"I never had any friends later on like the ones I had when I was twelve. Jesus, does anyone?"
— The Writer
Stand by Me is a 1986 Coming of Age film directed by Rob Reiner based on the novella The Body (from the novella collection Different Seasons) by Stephen King. Set in the fictional Castle Rock, Oregon (Maine in the original story) in 1959, the film is told through the recollections of the main character, Gordie Lachance, now a freelance writer.The twelve-year-old Gordie (played by TV's Wil Wheaton) and his three friends journey into the woods near their home to look at the body of a boy named Ray Brower, who was struck by a train while picking berries. Through the boys' misadventures and conversations, the viewer learns about each character's personality. Each of the boys, for varying reasons, lives in the shadow of their fathers and older brothers. Gordie's talent for storytelling (as illustrated by his improvised short story 'The Revenge of Lard-Ass Hogan') pegs him as the most likely of the four to have a promising future.The film contrasts the four main characters, who are depicted as well-meaning and relatively virtuous, with a gang of bullies called the 'Cobras', who are led by local hood 'Ace' Merrill (Kiefer Sutherland).See 1995's Now And Then for basically the girl version.
Stand by Me contains examples of the following tropes:
Abusive Parents: Teddy's ear is disfigured due to his father's pressing it down on a hot stove in a drunken rage. Chris's father is also violently abusive and Gordie's is emotionally abusive.
Dawson Casting: Averted. All the boys are the same age as their characters or at least very close, except River Phoenix, who was fifteen. None of the older boys were under 20, Ace's gang, Gordie's brother, and Lardass.
Enforced Method Acting: Wil Wheaton has written several times on his experiences making the movie. In one scene that involved the boys running from a train, Wheaton and Jerry O'Connell didn't look scared enough, so Reiner started screaming at them to make them cry. Afterwards, he felt terrible about it and comforted both of them. And to ensure that the child actors really looked intimidated by his character, Kiefer Sutherland supposedly bullied them in real life (although Wheaton doesn't recall it happening to him). The scene with the leeches in Wheaton's hand and...other places, however, was not real.
Reiner also asked River Phoenix to think about the biggest moment an adult had let him down when he had to cry during the campfire scene. He got very emotional and Reiner comforted him for long afterwards, but it paid off: the take was by far the best and the one used in the final film.
Everybody Smokes: They're 12, but all of the main four smoke. Even the generally wholesome lead, and the timid chubby one.
The Fifties: Although the book takes place in 1960, the movie is set in the summer of 1959.
Framing Device/Nostalgic Narrator: The Writer (aka the adult Gordie, played by Richard Dreyfuss) recalls and narrates the events of the film after learning that Chris was stabbed to death while trying to break up a fight at a restaurant.
Girly Run: Used by Wil Wheaton as an acting technique.
Good Smoking, Evil Smoking: This being the fifties, all the teens and kids smoke like chimneys with Ace and his gang naturally being the evil version. The amount of smoking is espcially surprising given that this is a Rob Reiner picture.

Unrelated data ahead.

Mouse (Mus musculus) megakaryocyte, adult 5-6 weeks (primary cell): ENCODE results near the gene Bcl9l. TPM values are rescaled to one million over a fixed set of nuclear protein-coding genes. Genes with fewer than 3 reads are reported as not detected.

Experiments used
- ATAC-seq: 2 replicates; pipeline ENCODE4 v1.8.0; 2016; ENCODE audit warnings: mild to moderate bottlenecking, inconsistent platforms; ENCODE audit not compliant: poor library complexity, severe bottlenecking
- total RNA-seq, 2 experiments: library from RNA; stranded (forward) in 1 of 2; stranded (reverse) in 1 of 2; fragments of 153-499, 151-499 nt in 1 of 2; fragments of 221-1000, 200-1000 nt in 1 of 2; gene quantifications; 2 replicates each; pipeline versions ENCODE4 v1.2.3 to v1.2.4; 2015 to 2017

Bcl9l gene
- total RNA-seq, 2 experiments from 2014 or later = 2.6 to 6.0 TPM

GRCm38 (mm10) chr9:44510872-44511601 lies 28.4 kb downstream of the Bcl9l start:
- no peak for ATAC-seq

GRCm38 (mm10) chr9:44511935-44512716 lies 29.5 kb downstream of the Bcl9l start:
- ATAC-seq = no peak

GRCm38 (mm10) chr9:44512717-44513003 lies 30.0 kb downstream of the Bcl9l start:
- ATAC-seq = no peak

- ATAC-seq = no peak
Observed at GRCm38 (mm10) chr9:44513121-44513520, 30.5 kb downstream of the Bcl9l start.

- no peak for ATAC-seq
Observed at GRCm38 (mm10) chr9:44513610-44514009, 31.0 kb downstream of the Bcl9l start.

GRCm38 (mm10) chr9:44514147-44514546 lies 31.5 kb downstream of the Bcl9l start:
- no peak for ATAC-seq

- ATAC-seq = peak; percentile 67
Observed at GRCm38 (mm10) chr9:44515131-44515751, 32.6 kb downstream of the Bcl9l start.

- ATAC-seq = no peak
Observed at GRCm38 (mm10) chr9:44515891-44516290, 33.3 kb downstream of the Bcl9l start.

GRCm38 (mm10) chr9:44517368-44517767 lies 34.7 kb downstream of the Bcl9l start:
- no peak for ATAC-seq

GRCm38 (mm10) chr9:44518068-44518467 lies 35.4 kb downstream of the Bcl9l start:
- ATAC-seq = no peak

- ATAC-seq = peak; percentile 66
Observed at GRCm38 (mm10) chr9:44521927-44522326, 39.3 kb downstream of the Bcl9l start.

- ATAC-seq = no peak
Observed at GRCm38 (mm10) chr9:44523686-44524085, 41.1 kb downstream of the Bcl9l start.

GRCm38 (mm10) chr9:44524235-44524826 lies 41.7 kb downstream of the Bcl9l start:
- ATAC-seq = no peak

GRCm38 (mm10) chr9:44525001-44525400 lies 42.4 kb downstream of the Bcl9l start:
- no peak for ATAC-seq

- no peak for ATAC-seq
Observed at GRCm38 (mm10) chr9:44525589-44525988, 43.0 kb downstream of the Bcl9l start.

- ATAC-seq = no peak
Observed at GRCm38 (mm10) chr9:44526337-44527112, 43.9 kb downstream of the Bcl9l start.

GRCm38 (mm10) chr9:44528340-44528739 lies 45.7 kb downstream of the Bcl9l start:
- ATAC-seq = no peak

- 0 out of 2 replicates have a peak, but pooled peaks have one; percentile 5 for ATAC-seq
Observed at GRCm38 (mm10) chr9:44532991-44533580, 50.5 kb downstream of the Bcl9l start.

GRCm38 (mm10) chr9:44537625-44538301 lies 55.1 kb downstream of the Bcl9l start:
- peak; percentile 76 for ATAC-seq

Groin Attack: If there are worse places on the human body to find a leech, we can't think of them. No wonder Gordie faints.
Gordie's parents barely can bring themselves to respond to his presence, and the novella makes it clear that this is not something that started after Denny's death - Gordie once swore at the dinner table just to see what would happen ("Please pass those goddamn spuds."), and the only response was his mother telling Denny that his aunt asked how he was doing.
Pinky Swear: Chris really really didn't know the gun was loaded.
Precision F-Strike: Sorta. He doesn't ACTUALLY say a swear, but the line is so spot-on that it FEELS like one of these.
Gordie: "Suck my fat one, you cheap dime-store hood!"
Sadist Teacher: One topic mentioned frequently throughout the first-half of the movie is how Chris stole money from the class. During a talk with Gordie, he reveals he'd given the money back to their teacher, but the teacher decided to spend the money on herself and still accuse Chris of stealing the money, knowing everyone would believe he did it due to his family's bad reputation.
Space Whale Aesop: The book definitely has this. Don't go looking for dead bodies or you will acquire a death curse. But then, the book The Body was written by Stephen King. The film Stand by Me would cause you to forget that it is based on a book written by the horror master himself.
Spared by the Adaptation: Vern and Teddy. Vern dies in a house fire in the book, and Teddy kills himself and others by driving drunk. Though alive in the movie, their lives have gone absolutely nowhere.note Although one could make the case of Vern actually just having a peaceful small-town life in the end, married, with kids, and a simple job.
The Unfavorite: Gordie's parents never show much affection to him, preferring Gordie's older brother. In flashbacks, it shows they didn't pay much attention to him, anyway. As it is, Denny (the brother) was the one who paid the most attention to him.
It's even worse in the book - Denny is a loving older brother in the movie, but in the book he doesn't interact much with Gordie, as they are 10 years apart in age, so there isn't much chance for it.